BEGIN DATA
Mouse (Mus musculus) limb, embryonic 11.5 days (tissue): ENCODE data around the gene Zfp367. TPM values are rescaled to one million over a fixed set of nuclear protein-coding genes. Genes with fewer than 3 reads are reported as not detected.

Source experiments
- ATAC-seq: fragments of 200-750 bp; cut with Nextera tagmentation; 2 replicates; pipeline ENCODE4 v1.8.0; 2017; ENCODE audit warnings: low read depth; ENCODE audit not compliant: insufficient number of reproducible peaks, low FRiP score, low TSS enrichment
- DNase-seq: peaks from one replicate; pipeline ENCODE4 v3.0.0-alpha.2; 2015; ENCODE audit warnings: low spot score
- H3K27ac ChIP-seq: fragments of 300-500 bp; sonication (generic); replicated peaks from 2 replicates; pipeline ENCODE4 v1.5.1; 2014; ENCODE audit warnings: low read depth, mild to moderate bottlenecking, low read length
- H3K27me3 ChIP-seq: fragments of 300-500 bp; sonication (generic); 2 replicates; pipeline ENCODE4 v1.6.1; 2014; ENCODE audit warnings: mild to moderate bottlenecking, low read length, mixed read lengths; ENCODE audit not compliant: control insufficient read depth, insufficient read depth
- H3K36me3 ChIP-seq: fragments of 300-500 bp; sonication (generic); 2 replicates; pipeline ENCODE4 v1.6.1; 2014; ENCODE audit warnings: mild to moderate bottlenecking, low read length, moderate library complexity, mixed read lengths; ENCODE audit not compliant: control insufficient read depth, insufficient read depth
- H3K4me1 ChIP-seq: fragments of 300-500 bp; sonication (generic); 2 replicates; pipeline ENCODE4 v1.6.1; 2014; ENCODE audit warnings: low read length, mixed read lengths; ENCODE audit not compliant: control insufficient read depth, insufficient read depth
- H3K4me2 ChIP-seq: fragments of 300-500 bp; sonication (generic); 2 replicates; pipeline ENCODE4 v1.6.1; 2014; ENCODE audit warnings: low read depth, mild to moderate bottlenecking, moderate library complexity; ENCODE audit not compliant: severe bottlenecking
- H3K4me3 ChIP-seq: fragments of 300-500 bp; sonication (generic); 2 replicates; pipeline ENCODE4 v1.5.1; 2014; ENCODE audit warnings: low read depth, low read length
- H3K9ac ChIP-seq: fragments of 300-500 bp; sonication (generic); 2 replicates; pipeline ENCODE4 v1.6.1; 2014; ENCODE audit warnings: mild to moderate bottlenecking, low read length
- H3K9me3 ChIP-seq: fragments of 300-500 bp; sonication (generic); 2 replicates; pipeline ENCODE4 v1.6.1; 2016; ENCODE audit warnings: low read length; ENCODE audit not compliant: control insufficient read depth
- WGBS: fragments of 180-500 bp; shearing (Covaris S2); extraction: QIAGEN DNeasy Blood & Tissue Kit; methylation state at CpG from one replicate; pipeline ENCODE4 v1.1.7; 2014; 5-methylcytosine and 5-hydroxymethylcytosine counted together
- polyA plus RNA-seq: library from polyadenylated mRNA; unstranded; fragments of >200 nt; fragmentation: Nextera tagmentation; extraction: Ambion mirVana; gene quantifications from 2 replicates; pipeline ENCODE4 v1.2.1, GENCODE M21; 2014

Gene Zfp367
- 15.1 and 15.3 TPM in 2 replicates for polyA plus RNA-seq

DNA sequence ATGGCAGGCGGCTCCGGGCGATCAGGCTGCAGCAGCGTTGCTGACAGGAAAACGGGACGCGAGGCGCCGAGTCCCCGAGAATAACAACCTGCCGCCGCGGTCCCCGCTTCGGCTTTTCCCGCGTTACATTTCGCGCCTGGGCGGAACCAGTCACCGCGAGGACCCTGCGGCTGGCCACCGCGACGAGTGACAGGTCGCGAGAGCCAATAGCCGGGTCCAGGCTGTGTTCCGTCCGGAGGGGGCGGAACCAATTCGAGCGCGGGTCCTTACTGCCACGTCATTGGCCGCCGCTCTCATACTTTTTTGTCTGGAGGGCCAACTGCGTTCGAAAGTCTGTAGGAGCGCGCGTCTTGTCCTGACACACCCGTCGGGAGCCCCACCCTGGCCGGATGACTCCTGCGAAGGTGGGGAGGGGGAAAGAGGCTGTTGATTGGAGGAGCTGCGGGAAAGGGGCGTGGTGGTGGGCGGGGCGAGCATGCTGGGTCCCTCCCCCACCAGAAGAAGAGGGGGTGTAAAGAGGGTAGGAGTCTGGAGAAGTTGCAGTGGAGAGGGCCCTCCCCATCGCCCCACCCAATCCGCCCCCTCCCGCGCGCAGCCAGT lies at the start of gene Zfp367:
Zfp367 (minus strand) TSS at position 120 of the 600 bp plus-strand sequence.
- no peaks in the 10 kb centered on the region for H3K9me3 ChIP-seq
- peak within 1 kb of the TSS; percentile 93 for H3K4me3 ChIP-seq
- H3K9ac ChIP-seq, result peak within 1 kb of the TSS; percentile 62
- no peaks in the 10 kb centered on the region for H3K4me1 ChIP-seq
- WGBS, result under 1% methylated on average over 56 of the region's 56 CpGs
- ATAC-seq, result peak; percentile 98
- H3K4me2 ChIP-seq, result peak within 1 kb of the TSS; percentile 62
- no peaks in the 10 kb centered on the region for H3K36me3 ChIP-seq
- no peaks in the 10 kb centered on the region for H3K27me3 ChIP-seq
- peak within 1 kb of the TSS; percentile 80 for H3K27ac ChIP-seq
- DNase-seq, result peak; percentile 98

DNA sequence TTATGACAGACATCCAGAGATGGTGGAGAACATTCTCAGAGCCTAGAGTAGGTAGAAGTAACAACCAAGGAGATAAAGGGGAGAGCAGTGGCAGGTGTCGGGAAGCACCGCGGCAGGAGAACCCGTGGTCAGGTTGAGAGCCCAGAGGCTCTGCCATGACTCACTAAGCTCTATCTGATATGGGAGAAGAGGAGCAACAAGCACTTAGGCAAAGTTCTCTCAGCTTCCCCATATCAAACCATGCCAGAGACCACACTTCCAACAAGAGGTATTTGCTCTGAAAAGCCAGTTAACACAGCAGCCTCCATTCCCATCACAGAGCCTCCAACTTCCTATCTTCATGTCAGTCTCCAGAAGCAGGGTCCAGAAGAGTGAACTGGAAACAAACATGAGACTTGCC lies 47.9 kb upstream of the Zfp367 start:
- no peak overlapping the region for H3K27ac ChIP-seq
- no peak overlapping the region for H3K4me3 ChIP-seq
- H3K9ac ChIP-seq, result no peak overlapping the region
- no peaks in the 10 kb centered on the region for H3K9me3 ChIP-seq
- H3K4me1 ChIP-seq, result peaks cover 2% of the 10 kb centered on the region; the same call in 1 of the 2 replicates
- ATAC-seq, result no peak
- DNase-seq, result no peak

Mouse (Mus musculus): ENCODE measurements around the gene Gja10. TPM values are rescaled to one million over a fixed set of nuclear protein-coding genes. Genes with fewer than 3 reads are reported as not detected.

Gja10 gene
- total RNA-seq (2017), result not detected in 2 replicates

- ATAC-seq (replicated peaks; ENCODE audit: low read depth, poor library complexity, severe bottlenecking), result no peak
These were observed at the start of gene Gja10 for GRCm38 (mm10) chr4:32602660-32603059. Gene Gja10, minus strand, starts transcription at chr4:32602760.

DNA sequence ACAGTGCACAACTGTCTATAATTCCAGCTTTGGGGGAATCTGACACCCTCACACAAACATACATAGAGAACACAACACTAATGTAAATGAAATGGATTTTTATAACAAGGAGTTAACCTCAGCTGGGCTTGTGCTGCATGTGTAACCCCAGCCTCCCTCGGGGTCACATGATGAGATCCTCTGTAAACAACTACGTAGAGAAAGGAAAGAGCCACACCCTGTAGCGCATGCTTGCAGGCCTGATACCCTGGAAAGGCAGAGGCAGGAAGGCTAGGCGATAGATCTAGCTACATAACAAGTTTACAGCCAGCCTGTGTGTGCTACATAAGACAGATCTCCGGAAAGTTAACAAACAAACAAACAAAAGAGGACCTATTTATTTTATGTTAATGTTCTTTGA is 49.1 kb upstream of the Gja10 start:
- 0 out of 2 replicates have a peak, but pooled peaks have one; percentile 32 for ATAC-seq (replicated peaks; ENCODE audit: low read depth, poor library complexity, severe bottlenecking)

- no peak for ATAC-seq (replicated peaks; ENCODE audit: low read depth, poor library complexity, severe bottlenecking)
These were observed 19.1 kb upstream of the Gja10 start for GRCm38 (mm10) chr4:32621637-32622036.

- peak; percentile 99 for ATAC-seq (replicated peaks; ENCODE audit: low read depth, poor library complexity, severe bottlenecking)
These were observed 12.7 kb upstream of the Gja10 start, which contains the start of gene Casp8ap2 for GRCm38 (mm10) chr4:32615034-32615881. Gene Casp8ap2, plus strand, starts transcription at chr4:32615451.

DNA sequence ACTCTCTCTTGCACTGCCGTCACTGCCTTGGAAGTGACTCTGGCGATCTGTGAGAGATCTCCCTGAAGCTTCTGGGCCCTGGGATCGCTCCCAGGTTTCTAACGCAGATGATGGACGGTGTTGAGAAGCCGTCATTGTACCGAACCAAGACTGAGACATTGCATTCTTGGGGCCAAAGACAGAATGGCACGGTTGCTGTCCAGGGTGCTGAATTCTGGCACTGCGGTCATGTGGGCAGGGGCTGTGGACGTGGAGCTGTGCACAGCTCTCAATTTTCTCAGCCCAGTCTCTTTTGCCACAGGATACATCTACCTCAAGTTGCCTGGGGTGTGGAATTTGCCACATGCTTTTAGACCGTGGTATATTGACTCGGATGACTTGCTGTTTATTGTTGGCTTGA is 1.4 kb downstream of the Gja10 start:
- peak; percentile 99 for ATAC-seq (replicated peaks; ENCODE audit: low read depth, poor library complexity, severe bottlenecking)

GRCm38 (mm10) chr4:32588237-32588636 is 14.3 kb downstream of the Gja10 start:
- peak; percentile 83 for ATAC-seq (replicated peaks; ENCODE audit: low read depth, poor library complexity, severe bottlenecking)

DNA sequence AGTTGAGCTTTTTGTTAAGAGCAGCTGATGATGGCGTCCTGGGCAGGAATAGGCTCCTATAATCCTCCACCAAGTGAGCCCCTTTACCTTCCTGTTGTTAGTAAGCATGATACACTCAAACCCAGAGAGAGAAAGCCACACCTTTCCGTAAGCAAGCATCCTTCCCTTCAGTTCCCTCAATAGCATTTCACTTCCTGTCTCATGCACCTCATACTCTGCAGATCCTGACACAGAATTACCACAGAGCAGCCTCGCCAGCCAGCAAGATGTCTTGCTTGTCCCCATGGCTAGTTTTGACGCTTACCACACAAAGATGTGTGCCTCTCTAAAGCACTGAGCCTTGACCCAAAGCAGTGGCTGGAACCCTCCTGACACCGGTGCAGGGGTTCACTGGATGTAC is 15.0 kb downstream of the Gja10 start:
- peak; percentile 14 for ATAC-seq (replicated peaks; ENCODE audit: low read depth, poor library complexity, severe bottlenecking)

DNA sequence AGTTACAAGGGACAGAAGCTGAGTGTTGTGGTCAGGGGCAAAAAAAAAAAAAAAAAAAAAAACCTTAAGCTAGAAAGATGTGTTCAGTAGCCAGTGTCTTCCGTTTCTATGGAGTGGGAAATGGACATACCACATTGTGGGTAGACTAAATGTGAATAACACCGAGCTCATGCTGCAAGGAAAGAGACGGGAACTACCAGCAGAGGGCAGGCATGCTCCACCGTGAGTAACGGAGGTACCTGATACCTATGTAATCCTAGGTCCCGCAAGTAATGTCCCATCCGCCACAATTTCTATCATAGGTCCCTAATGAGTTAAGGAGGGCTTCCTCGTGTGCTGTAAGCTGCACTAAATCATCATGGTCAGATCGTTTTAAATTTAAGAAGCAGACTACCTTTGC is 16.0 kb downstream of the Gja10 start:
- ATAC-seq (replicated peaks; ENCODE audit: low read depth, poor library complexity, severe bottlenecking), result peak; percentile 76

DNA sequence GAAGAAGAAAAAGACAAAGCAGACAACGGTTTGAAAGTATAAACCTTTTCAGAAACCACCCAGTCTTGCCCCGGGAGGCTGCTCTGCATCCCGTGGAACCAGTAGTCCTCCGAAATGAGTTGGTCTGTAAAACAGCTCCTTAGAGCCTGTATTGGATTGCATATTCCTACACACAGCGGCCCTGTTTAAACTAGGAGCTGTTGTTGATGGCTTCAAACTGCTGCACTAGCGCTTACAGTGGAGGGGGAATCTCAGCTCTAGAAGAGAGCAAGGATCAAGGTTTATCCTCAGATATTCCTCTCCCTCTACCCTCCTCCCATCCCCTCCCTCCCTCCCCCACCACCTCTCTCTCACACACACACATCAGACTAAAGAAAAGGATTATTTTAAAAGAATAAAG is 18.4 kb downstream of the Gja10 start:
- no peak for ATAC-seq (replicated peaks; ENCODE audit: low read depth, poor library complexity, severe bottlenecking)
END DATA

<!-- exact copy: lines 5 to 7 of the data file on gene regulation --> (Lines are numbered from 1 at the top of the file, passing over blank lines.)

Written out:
- H3K27ac ChIP-seq: fragments of 300-500 bp; sonication (generic); replicated peaks from 2 replicates; pipeline ENCODE4 v1.5.1; 2014; ENCODE audit warnings: low read depth, mild to moderate bottlenecking, low read length
- H3K27me3 ChIP-seq: fragments of 300-500 bp; sonication (generic); 2 replicates; pipeline ENCODE4 v1.6.1; 2014; ENCODE audit warnings: mild to moderate bottlenecking, low read length, mixed read lengths; ENCODE audit not compliant: control insufficient read depth, insufficient read depth
- H3K36me3 ChIP-seq: fragments of 300-500 bp; sonication (generic); 2 replicates; pipeline ENCODE4 v1.6.1; 2014; ENCODE audit warnings: mild to moderate bottlenecking, low read length, moderate library complexity, mixed read lengths; ENCODE audit not compliant: control insufficient read depth, insufficient read depth